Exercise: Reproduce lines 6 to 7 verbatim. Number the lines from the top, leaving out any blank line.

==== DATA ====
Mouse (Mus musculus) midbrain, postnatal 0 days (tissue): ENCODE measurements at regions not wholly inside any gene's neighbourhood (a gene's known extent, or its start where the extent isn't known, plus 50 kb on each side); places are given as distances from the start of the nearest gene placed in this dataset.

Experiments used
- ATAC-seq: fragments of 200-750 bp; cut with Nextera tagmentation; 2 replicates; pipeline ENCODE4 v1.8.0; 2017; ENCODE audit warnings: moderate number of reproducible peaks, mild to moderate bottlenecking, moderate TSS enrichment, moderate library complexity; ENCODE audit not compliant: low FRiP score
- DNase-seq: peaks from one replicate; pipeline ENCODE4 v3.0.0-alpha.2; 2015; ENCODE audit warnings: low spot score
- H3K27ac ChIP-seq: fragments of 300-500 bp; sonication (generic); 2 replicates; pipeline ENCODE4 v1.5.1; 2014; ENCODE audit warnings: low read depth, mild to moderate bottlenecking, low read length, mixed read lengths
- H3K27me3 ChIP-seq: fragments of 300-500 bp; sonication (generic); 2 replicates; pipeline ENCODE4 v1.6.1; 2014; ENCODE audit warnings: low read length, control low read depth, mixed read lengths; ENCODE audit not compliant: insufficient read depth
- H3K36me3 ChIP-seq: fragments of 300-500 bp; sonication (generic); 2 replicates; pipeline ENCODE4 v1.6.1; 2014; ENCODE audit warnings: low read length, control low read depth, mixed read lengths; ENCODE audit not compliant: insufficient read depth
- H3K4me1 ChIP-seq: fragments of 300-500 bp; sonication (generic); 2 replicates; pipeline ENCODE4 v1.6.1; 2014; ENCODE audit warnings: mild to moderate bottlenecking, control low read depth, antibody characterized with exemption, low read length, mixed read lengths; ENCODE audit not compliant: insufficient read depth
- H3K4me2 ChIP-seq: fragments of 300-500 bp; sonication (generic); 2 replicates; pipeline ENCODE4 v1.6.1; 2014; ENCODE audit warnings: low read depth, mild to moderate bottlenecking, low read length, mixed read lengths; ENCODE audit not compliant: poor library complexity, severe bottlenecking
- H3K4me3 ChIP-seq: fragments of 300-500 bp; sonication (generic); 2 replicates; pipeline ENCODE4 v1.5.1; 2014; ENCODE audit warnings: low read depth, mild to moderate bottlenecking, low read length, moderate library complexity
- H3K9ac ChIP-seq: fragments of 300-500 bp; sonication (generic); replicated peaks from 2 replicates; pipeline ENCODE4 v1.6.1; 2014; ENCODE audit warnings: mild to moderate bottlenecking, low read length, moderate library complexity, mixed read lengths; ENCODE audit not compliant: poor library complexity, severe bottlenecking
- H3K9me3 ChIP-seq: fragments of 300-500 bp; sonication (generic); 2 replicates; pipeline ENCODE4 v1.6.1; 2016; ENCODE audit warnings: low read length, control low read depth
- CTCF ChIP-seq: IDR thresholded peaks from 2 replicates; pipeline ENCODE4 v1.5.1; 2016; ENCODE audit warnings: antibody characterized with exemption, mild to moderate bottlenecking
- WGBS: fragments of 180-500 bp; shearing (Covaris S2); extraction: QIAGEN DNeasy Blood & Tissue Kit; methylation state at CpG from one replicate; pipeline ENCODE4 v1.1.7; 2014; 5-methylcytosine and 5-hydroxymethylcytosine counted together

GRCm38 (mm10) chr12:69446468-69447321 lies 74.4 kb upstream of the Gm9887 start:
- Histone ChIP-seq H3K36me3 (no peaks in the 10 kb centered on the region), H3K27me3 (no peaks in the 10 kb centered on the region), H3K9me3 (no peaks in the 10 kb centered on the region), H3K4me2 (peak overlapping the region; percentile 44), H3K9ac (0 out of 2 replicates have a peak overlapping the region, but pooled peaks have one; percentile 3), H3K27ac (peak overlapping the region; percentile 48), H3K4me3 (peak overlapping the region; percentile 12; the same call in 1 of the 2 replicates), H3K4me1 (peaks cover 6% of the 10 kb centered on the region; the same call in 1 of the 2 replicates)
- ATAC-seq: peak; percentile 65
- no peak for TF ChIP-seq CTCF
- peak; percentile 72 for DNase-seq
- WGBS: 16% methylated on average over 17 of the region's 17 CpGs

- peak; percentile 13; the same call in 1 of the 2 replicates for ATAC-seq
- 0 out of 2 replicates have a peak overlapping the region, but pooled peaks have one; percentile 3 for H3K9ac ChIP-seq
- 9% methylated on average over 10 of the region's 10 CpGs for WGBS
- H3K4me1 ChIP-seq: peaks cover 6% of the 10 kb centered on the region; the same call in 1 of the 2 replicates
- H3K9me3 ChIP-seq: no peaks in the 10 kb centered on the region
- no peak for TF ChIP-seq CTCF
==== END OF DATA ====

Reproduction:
- H3K27me3 ChIP-seq: fragments of 300-500 bp; sonication (generic); 2 replicates; pipeline ENCODE4 v1.6.1; 2014; ENCODE audit warnings: low read length, control low read depth, mixed read lengths; ENCODE audit not compliant: insufficient read depth
- H3K36me3 ChIP-seq: fragments of 300-500 bp; sonication (generic); 2 replicates; pipeline ENCODE4 v1.6.1; 2014; ENCODE audit warnings: low read length, control low read depth, mixed read lengths; ENCODE audit not compliant: insufficient read depth